A research team at Worcester Polytechnic Institute (WPI) has received a three-year, $1.2 million grant from the National Science Foundation’s STEM+Computing Program to help high school teachers integrate biology and computer science tools and approaches in their classrooms. The project involves a diverse team that will develop curriculum to engage students and teachers in collecting their own biological data, and help design and use computational tools to analyze that data. Students will be motivated by working on a complex real-world problem, pollinator decline, and loss of biodiversity.
“It is critical in this information age for high school biology teachers to integrate computational thinking and approaches into their teaching,” said Elizabeth Ryder, associate professor of biology and biotechnology, and principal investigator of this research. “But this can be really difficult for a single teacher working in isolation. That’s why, in our work, we have assembled a transdisciplinary team, including university and high school faculty and students with expertise in biology, computer science, and education. We hope to show that teams like this are critically important in developing curriculum that really works to help teachers integrate science and computational thinking in the classroom.”
Ryder’s transdisciplinary team includes Robert Gegear, assistant professor of biology and biotechnology; Carolina Ruiz, associate professor of computer science; and Shari Weaver, assistant director of teacher preparation at WPI’s STEM Education Center, as well as WPI graduate and undergraduate students, and high school students. Ryder, Gegear, and Ruiz are also part of WPI’s Bioinformatics and Computational Biology Program. The team will work with four teachers from Nipmuc Regional High School in Upton, Mass., and Worcester Technical High School to develop modular software and teaching curriculum that can be used in classrooms ranging from introductory biology to advanced placement computer science. After piloting the curriculum in their own classrooms, these teachers will train other teachers in this approach at a summer institute at WPI, thus increasing the impact of the work.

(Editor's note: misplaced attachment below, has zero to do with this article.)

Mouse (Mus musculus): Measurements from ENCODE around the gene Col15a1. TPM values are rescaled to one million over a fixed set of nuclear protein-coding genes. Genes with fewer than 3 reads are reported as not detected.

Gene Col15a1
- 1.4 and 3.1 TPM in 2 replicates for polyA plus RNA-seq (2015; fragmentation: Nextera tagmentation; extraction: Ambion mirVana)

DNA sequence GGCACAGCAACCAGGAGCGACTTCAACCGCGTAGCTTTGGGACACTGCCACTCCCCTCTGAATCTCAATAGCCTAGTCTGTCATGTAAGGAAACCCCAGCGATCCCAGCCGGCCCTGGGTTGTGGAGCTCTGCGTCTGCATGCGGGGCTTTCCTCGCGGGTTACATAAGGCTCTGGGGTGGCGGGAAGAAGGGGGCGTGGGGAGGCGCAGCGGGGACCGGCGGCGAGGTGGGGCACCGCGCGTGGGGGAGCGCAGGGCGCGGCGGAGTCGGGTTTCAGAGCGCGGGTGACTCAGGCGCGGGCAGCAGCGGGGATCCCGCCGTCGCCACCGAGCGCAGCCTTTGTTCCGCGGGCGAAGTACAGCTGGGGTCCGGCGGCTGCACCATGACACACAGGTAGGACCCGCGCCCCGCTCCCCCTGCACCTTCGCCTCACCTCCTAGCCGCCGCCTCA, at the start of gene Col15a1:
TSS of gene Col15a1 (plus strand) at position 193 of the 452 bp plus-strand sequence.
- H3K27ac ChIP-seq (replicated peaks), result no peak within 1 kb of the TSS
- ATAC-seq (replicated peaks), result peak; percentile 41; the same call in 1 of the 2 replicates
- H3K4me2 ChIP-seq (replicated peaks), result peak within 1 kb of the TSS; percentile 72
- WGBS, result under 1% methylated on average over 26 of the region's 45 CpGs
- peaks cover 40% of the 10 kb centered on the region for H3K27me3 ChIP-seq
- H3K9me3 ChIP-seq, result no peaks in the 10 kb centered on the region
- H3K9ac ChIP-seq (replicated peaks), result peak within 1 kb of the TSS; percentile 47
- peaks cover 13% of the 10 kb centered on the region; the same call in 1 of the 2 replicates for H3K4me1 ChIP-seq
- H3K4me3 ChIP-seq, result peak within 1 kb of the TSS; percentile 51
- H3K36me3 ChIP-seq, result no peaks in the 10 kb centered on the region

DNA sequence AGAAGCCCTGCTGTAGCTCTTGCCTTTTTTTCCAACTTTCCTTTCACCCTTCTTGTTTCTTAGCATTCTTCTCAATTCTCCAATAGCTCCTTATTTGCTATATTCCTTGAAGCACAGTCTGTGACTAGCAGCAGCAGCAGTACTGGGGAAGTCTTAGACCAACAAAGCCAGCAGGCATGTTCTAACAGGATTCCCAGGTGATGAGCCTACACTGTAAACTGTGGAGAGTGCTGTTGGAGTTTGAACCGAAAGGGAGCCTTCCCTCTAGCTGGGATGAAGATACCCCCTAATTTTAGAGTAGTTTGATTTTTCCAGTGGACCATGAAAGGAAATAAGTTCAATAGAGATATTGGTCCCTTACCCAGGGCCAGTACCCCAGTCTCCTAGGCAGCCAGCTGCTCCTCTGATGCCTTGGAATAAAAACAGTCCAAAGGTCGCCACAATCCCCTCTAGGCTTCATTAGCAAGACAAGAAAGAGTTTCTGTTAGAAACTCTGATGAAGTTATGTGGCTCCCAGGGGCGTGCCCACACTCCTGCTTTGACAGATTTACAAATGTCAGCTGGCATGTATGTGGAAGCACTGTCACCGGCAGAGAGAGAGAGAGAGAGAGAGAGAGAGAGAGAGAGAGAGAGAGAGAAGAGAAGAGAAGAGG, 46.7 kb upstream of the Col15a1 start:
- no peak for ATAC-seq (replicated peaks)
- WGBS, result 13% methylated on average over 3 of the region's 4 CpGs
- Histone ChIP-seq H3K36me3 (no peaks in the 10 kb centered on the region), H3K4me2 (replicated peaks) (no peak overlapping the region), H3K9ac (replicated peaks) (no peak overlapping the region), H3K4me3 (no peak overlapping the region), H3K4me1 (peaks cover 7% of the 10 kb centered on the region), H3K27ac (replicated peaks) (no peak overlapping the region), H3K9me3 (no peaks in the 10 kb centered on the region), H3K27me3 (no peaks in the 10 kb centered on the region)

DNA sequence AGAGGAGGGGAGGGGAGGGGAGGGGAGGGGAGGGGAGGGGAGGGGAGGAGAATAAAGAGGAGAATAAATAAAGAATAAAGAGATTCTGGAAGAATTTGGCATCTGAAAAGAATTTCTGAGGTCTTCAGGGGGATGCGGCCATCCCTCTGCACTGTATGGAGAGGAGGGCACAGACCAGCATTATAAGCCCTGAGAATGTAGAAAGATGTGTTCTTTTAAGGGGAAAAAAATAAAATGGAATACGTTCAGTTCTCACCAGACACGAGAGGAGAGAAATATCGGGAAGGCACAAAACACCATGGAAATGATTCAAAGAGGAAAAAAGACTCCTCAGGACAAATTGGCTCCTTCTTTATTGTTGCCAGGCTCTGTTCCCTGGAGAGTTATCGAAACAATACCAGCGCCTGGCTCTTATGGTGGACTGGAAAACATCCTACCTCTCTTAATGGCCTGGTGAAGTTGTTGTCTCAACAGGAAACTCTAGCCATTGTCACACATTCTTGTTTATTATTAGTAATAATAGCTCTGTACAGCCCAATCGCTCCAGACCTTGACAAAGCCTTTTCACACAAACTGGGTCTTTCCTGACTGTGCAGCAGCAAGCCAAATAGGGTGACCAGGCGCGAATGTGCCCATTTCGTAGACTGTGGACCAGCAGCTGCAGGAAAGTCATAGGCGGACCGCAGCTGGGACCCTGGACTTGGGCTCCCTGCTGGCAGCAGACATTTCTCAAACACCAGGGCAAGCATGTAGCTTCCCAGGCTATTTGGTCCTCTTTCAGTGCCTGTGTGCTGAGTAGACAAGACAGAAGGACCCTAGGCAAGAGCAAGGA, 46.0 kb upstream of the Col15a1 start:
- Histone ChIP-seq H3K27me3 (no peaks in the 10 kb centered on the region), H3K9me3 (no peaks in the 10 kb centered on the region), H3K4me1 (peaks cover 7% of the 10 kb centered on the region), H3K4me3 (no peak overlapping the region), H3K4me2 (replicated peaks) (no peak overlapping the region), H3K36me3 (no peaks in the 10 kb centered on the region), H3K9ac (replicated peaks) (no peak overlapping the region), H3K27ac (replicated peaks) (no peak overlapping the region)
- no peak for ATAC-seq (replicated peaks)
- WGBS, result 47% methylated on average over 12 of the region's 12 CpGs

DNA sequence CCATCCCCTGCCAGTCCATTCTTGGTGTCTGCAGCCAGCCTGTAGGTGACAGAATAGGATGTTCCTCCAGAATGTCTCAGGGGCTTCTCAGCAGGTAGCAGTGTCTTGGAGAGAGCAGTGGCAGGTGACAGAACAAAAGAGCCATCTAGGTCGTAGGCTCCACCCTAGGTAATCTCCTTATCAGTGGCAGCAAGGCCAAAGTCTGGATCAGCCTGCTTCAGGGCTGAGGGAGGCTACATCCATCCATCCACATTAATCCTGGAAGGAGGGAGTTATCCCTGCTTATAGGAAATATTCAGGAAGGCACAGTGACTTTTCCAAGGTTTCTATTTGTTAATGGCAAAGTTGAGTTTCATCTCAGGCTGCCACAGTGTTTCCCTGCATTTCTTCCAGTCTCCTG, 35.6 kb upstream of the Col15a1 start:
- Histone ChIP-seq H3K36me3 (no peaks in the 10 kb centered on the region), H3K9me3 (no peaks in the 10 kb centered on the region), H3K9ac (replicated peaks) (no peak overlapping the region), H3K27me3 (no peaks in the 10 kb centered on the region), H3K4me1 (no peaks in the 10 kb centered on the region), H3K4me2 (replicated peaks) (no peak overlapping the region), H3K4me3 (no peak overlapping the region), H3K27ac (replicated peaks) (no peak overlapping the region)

“Computational thinking is becoming the language of science,” said Ruiz, who leads the computational aspects of the project. “We want to introduce students to this way of thinking early on. We hope the curriculum that our team will develop will eventually spread across the state, and nationwide.”
Ryder says because students become more motivated to learn when working on real-world problems, her team chose to focus the curriculum on pollinator and biodiversity decline. According to Gegear, who focuses on the ecological elements of the project, ecosystems are losing bumblebees and other pollinators at an alarming rate for unknown reasons.
“Through the curriculum that we develop, students will learn to develop and use computational tools to help ‘crowdsource’ the collection of ecological data, which will help us better understand why pollinators are in decline, what effect it is having on ecosystems, and how to stop it,” he said.
The effectiveness of the curriculum will be measured with surveys of curriculum quality and implementation feasibility, pre- and post-testing of both teachers and students on biology and computer science content knowledge and practices, and attitudes toward biology and computer science. One of the most important outcomes, Weaver said, is to boost student learning. “The goal is to have students deepen their understanding of science,” she said.
Eventually, Ryder’s team would like to see the transdisciplinary team approach to modular curriculum development they are piloting in this study utilized with other STEM disciplines.
“We envision other university–high school partnerships across the country utilizing our work as a blueprint to develop curriculum that integrates STEM and computer science approaches around real-world problems of all kinds,” Ryder says.